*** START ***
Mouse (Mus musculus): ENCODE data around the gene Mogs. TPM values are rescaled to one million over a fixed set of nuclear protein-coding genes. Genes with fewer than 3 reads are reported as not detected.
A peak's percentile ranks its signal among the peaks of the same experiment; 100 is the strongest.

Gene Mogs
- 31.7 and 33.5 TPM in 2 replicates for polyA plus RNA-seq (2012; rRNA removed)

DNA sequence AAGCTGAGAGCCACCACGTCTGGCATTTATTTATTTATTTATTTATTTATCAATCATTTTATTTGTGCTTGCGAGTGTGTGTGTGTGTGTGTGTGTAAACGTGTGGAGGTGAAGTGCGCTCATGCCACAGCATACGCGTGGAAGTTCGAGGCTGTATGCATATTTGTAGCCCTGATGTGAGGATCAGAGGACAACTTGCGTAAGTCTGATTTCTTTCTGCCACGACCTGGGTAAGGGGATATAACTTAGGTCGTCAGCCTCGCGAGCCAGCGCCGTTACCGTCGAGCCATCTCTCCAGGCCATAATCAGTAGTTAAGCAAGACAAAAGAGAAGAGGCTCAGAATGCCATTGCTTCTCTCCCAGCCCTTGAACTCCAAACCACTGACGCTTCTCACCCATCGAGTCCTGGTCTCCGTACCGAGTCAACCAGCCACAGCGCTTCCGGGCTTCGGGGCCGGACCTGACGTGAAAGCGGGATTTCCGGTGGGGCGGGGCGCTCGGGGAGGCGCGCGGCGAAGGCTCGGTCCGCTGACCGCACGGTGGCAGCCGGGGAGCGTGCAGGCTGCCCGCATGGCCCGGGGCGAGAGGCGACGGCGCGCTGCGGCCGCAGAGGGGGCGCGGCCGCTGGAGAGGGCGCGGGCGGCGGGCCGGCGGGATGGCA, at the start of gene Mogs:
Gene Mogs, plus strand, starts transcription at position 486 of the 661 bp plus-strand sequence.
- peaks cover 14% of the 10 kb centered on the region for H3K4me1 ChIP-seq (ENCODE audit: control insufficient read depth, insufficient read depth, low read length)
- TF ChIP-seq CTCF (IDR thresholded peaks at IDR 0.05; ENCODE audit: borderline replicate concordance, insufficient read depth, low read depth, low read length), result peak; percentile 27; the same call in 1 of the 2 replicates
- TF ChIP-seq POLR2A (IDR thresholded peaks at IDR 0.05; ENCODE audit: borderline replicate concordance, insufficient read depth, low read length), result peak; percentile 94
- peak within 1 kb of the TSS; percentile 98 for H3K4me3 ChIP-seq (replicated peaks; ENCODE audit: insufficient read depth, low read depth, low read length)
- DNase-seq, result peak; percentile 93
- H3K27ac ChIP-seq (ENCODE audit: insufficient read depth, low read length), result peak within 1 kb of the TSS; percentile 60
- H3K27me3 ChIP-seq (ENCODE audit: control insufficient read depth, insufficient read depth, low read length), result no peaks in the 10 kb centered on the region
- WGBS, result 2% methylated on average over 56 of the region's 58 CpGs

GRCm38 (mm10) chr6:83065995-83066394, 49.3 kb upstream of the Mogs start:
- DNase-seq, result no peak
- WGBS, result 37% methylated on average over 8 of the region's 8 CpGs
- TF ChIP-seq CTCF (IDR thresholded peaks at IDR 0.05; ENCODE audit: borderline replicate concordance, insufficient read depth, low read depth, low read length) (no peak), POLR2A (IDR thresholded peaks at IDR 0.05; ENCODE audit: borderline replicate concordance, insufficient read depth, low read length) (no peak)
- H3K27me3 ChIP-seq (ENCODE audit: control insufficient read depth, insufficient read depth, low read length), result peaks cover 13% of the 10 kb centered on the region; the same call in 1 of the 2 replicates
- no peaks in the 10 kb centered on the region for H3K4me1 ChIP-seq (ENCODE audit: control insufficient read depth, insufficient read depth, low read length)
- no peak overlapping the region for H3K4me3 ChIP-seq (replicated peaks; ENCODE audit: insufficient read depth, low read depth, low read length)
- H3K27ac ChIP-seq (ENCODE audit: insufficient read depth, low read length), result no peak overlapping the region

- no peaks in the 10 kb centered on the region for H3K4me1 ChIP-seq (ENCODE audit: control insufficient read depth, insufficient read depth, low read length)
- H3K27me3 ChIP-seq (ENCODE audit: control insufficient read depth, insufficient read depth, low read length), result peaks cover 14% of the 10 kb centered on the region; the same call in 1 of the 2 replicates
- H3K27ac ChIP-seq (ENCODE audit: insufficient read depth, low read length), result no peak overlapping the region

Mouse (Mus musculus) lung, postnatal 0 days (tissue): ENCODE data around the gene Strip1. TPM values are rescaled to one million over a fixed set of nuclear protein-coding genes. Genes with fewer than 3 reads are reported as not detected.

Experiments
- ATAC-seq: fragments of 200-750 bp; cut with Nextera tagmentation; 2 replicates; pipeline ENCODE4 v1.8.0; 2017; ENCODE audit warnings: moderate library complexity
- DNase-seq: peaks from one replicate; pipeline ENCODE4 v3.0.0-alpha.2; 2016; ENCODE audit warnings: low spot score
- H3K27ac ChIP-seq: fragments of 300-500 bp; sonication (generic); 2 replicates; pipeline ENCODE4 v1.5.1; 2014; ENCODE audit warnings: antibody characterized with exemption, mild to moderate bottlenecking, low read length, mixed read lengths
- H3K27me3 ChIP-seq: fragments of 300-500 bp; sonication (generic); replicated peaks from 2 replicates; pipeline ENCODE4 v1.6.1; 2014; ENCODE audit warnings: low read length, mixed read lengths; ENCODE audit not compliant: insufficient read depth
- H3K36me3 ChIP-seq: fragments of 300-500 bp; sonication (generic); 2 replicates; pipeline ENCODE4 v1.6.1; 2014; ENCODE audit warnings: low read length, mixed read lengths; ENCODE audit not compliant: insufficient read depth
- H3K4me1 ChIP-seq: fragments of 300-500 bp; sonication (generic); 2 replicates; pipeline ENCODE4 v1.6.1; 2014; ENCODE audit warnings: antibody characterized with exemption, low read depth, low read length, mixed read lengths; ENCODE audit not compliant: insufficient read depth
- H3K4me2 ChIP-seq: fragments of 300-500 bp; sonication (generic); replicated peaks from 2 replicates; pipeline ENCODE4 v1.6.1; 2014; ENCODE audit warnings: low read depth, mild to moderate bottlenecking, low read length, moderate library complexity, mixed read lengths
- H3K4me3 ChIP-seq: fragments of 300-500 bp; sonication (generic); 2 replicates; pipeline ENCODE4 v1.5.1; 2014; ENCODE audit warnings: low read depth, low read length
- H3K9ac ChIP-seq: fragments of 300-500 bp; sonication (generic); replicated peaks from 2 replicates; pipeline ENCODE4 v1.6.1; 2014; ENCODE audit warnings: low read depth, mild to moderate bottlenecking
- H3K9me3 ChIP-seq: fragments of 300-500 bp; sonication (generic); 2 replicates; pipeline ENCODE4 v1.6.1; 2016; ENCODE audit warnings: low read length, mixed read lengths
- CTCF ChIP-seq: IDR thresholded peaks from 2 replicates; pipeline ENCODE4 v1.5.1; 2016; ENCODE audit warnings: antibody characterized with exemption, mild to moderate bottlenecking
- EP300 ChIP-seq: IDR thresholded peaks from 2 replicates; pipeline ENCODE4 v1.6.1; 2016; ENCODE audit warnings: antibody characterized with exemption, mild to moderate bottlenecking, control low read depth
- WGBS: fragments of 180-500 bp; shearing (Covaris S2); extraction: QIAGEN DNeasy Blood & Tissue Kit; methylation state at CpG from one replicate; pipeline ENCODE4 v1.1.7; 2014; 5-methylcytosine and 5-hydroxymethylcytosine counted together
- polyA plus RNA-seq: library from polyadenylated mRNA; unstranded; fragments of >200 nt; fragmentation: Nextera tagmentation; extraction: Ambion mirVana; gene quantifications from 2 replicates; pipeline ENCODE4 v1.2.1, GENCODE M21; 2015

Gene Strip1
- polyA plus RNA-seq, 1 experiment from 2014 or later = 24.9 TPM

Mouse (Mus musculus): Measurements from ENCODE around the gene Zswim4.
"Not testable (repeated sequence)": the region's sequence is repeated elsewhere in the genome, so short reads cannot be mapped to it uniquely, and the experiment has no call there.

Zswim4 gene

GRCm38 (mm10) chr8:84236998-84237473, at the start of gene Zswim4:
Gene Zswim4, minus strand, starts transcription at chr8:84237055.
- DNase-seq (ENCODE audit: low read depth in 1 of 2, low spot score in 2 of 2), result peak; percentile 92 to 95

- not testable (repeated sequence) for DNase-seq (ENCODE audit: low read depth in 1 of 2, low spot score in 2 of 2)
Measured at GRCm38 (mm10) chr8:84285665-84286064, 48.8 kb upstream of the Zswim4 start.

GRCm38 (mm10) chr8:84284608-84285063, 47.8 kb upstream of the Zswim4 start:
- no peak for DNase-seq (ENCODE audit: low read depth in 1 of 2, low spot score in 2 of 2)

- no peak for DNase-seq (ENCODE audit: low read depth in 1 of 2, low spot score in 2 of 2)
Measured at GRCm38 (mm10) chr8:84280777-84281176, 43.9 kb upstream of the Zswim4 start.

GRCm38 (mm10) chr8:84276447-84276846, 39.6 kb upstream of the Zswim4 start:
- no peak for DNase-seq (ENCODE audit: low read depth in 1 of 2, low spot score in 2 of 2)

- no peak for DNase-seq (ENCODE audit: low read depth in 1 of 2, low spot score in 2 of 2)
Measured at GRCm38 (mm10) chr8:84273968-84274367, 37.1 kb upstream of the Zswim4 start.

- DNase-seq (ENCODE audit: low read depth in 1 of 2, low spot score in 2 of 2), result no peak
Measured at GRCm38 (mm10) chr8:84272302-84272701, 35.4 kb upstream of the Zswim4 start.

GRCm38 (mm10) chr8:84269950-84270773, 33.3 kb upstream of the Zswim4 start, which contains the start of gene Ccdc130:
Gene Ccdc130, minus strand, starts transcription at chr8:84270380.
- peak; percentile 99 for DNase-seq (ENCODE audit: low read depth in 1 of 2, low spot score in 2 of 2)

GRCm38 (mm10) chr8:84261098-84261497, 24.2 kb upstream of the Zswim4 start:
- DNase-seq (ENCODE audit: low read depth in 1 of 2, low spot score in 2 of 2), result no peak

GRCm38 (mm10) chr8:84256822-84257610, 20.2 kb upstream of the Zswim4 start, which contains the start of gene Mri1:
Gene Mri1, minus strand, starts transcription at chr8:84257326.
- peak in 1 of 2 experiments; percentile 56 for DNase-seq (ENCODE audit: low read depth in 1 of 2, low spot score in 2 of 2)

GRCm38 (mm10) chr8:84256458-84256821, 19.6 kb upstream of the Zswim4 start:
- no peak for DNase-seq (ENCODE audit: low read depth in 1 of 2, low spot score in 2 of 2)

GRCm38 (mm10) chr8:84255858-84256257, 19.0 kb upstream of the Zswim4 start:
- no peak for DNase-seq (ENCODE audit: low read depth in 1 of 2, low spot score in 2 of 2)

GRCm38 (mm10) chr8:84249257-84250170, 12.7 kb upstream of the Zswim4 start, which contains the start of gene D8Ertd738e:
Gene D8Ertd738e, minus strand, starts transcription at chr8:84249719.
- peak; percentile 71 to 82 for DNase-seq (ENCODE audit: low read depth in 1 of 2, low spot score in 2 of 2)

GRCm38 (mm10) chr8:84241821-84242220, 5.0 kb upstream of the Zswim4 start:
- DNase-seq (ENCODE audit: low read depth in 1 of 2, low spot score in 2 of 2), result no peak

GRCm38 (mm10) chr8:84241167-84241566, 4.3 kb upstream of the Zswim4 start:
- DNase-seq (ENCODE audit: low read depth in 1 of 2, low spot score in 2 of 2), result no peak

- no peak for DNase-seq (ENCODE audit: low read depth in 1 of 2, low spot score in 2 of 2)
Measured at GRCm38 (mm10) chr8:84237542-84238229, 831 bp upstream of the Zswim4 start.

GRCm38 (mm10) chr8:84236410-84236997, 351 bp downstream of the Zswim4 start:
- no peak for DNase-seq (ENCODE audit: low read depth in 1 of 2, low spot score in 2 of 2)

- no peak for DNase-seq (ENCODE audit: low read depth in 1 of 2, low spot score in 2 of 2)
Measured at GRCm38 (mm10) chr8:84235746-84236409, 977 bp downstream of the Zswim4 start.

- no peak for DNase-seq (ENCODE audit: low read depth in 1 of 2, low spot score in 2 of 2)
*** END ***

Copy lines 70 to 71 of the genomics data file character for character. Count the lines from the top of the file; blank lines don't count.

GRCm38 (mm10) chr8:84256458-84256821, 19.6 kb upstream of the Zswim4 start:
- no peak for DNase-seq (ENCODE audit: low read depth in 1 of 2, low spot score in 2 of 2)